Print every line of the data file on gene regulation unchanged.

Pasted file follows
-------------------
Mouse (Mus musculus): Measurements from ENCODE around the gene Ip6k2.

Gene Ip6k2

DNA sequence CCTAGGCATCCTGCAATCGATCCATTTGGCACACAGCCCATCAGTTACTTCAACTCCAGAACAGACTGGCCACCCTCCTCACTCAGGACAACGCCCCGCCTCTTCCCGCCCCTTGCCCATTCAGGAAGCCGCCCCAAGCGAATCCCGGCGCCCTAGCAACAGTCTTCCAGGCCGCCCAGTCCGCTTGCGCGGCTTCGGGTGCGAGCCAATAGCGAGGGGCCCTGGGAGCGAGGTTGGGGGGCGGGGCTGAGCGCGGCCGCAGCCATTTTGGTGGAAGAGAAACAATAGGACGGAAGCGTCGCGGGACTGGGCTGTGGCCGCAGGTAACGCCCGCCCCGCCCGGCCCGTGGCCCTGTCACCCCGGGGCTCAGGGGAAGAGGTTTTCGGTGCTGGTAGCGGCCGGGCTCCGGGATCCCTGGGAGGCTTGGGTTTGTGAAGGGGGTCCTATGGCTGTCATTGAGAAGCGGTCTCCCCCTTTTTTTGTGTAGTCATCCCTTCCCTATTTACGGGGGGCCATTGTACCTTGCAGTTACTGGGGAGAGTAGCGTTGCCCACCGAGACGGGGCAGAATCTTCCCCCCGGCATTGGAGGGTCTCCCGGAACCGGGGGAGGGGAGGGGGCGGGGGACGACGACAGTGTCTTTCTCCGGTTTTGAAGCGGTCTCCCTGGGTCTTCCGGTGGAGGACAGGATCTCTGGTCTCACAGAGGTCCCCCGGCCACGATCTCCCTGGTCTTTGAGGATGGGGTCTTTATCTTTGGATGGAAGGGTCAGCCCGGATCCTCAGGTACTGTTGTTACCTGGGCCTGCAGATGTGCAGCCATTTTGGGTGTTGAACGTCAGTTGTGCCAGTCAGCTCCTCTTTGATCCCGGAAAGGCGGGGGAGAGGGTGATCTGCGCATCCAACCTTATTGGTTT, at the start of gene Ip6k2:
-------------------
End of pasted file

Mouse (Mus musculus): Measurements from ENCODE around the gene Ip6k2.

Gene Ip6k2

DNA sequence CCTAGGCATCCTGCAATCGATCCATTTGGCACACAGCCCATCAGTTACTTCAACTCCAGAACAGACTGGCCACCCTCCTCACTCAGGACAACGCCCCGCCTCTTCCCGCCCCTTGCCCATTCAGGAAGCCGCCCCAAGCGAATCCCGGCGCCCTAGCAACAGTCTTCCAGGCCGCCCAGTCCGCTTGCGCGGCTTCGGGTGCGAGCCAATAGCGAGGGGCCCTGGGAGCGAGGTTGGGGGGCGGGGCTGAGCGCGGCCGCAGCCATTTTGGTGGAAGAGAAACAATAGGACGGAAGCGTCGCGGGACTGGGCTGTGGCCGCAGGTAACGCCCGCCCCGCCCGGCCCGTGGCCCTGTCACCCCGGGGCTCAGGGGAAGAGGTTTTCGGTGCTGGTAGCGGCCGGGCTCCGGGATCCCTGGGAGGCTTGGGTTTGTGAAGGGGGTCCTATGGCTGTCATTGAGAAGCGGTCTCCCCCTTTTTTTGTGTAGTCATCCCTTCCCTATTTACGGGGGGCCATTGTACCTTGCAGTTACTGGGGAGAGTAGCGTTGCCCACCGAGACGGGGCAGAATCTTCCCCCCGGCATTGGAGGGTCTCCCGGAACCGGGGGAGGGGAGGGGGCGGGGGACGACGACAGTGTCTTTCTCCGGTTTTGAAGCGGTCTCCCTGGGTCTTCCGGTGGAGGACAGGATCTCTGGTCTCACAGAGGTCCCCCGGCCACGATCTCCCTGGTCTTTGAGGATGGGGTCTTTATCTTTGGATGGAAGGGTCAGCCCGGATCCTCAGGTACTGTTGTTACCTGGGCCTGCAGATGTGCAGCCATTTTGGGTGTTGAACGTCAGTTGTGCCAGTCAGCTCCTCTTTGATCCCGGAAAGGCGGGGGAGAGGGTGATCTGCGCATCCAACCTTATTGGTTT, at the start of gene Ip6k2: